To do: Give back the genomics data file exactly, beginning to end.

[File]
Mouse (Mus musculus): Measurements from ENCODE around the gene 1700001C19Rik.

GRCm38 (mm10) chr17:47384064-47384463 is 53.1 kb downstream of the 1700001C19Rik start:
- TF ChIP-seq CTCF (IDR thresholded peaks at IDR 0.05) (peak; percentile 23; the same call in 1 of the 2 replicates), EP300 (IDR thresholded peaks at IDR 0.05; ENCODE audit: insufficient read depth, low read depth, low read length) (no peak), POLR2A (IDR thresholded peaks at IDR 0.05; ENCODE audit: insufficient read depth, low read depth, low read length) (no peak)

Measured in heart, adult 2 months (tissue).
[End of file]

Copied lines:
Mouse (Mus musculus): Measurements from ENCODE around the gene 1700001C19Rik.

GRCm38 (mm10) chr17:47384064-47384463 is 53.1 kb downstream of the 1700001C19Rik start:
- TF ChIP-seq CTCF (IDR thresholded peaks at IDR 0.05) (peak; percentile 23; the same call in 1 of the 2 replicates), EP300 (IDR thresholded peaks at IDR 0.05; ENCODE audit: insufficient read depth, low read depth, low read length) (no peak), POLR2A (IDR thresholded peaks at IDR 0.05; ENCODE audit: insufficient read depth, low read depth, low read length) (no peak)

Measured in heart, adult 2 months (tissue).